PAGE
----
Wednesday, June 6, 2012

Terry Eagleton on Sensitive Reading

I just read an interesting interview with Marxist literary critic, Terry Eagleton.  It covers a multitude of topics of interest, and several elements caught my eye in a general way concerning politics, religion, and culture (by the way, his discussion of the failed modern surrogates of religion is quite interesting).  But one that caught my attention in a specific way that has quite practical implications:
How do you feel about current literary criticism? You were an episode in the history of literary criticism yourself, in a sort of transition phase from Leavisism to the present day…
I’ve got a book coming out called something banal like How To Study Literature because I fear that literary criticism, at least as I knew it and was taught it, is almost as dead on its feet as clog dancing. That is to say, all of the things that I would have been taught at Cambridge—close analysis of language, responsiveness to literary form, a sense of moral seriousness—all of which could have negative corollaries… I just don’t see that any more. Somewhere along the line that sensitivity to language which I value enormously got lost. I didn’t really know about this because I had moved up in the echelons of academia and I wasn’t close enough to the undergraduate ground as it were to be aware of this. But when I got to Manchester [Eagleton began teaching at the University of Manchester in 2001], I was appalled by the way that people could be very smart about the context of a poem, but had no idea about how to talk about it as a poem. Whereas even if one did that badly or indifferently, it was still something one automatically did, in my day. This book coming out next year is really an attempt to put literary criticism as I see it back on the agenda. And to talk about questions of things like value, what’s good, what’s bad, form, theme, language, imagery, and so on.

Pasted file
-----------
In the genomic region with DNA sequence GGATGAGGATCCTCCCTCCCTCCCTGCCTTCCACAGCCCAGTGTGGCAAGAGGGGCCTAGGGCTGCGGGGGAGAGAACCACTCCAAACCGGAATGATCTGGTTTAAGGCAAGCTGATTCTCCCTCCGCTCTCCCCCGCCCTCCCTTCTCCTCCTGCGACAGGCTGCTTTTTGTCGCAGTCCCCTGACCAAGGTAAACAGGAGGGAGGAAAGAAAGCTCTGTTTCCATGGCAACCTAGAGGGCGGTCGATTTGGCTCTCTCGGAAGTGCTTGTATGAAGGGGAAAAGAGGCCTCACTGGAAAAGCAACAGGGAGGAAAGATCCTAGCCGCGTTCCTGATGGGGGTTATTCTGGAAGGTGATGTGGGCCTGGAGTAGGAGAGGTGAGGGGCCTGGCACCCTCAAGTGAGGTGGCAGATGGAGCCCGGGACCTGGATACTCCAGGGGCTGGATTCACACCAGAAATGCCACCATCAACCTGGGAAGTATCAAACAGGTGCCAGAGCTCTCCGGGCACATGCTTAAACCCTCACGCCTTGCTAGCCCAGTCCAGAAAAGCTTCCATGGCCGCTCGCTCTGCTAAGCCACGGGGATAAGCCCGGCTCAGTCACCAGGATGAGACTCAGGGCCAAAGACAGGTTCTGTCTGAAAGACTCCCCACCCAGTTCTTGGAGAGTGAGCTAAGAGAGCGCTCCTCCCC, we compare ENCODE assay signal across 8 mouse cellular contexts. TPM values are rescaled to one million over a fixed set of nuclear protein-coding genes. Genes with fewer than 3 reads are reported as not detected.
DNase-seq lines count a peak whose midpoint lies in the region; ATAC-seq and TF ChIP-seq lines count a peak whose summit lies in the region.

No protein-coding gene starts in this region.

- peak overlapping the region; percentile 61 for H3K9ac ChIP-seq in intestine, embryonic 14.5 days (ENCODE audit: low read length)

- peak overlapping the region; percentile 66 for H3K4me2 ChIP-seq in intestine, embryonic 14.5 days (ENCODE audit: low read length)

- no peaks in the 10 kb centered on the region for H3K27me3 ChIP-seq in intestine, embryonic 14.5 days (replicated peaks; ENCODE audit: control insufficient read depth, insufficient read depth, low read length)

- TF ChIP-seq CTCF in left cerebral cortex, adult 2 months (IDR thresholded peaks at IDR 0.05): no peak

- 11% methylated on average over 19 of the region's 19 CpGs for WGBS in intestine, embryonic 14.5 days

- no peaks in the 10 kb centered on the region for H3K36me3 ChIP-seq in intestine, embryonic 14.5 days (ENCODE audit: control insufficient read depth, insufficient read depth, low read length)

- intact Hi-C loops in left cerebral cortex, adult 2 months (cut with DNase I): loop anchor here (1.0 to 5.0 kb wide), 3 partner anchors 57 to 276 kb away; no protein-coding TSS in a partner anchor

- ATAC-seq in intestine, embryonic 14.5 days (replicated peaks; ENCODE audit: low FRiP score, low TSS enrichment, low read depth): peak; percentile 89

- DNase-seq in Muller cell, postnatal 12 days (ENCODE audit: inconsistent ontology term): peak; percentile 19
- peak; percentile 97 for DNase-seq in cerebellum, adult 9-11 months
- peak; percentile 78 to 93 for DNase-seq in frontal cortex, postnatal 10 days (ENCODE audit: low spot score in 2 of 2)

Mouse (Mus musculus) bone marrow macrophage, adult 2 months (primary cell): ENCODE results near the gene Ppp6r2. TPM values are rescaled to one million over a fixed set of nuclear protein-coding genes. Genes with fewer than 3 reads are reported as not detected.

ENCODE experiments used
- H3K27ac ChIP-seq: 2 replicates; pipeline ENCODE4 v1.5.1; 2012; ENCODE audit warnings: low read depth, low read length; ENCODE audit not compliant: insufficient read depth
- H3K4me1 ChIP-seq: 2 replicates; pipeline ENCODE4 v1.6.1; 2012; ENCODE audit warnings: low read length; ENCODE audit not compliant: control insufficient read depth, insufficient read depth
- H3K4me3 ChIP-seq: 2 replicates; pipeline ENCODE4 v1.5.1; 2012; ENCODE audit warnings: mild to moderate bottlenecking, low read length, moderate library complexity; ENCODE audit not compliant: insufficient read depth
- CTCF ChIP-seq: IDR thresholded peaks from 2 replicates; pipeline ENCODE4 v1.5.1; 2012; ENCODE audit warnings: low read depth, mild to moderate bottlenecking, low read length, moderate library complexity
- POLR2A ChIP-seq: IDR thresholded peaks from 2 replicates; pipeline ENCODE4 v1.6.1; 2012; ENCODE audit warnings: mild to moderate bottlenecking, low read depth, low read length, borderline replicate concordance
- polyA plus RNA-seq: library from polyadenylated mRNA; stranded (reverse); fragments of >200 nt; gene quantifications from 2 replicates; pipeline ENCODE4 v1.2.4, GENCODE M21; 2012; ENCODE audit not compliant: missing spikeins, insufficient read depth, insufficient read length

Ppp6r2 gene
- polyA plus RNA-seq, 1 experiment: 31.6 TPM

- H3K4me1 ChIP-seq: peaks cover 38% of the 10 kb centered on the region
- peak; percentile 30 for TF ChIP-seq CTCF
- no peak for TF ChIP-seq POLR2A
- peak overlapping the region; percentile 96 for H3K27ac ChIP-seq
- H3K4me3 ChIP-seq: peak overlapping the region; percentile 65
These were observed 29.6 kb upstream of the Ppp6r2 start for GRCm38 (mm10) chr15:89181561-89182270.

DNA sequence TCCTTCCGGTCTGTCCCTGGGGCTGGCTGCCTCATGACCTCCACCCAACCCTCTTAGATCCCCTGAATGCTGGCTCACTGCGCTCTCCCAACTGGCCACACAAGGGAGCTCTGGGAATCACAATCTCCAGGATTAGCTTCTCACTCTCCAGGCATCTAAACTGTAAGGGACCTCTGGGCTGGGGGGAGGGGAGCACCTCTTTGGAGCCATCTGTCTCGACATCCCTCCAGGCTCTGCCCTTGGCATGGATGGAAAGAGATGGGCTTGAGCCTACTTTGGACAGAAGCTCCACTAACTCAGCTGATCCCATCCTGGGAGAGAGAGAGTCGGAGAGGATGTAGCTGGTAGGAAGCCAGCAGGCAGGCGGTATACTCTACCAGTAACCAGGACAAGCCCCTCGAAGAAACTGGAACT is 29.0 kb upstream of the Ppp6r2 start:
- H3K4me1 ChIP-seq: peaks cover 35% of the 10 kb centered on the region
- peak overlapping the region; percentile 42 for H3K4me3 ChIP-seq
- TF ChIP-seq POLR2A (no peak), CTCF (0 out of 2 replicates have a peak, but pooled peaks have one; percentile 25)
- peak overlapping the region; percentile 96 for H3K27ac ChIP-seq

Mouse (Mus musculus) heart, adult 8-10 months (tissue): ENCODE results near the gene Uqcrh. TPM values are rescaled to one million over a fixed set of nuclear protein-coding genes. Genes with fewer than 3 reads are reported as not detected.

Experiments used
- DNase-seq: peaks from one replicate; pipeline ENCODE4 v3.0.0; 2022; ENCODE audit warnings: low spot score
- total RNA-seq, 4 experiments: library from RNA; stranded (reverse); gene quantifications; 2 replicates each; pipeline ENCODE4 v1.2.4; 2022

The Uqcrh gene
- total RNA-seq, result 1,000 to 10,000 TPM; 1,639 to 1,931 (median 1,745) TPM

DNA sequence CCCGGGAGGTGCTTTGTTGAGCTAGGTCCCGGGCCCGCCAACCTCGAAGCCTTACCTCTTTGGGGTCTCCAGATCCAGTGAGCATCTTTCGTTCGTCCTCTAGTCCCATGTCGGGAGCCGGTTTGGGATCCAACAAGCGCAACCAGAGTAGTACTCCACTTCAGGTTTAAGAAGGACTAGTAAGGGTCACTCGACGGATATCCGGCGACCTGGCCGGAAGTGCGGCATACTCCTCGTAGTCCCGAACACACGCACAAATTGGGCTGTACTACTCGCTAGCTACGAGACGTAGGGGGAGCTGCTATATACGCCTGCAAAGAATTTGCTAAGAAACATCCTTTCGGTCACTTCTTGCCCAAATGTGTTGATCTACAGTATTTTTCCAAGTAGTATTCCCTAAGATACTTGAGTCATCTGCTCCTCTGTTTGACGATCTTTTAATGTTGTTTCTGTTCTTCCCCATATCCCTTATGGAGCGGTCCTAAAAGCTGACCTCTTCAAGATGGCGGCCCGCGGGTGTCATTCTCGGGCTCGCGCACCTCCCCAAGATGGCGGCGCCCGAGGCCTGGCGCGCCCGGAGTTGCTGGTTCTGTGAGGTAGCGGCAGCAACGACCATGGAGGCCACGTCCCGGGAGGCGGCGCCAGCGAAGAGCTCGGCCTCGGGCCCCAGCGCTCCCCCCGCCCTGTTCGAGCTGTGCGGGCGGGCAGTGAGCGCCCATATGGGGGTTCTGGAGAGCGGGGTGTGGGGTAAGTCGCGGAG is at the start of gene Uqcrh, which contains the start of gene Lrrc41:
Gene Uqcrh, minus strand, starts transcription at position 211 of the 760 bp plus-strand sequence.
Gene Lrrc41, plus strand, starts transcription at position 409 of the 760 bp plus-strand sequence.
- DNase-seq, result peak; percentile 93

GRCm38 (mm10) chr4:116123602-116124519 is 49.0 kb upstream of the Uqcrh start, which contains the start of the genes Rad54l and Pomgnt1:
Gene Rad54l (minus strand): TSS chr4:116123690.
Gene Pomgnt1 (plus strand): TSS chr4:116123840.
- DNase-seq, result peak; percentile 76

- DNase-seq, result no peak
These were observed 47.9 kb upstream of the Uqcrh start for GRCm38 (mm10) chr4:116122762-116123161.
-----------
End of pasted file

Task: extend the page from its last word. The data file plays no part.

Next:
I agree; it is a lost art.  I tend to find that most of my students aren't used to it; haven't done it; and so I always try to incorporate it in my assignments.  It is how I start every new project--reading very closely, sensitively, and then bringing in broader and broader contexts.  I remember as a TA for the historian, Robert Somerville, we would periodically give an entire class a quiz in which they would have to read closely a passage from a primary source dealing with Christian history, break it down first and then place it in its social, historical, and theological contexts.  This was often what I spent nearly a year doing when teaching Literature of the Humanities.  I remember one of the best classes I ever taught was a two-hour session where we did not venture beyond Genesis 1:1-2:3.  We read it closely, analyzed the language, looked at how different verbs were being used, repetition, variation in repetition (there is a lot more variance than people typically discuss), its architecture and broader organizational patterns, before turning to broader ideological implications (gender, etc.), and contextual issues of Sitz im Leben and historical context.  It is something I bring into my Bible classes.  My second exam (we have three) is always for them to read a passage of about fifteen lines, and struggle with that passage, discussing its language, imagery, form/structure/organization, themes, and then arguing why those elements, put back together, are significant in context.  They struggle at first, because they are not used to it, but I get some quite stunning analyses by the end.  I remember taking a class with Seth Schwartz, historian of ancient Judaism, where he said that you can't just read a text, but you have to be aware of and clear concerning how you are reading a text.

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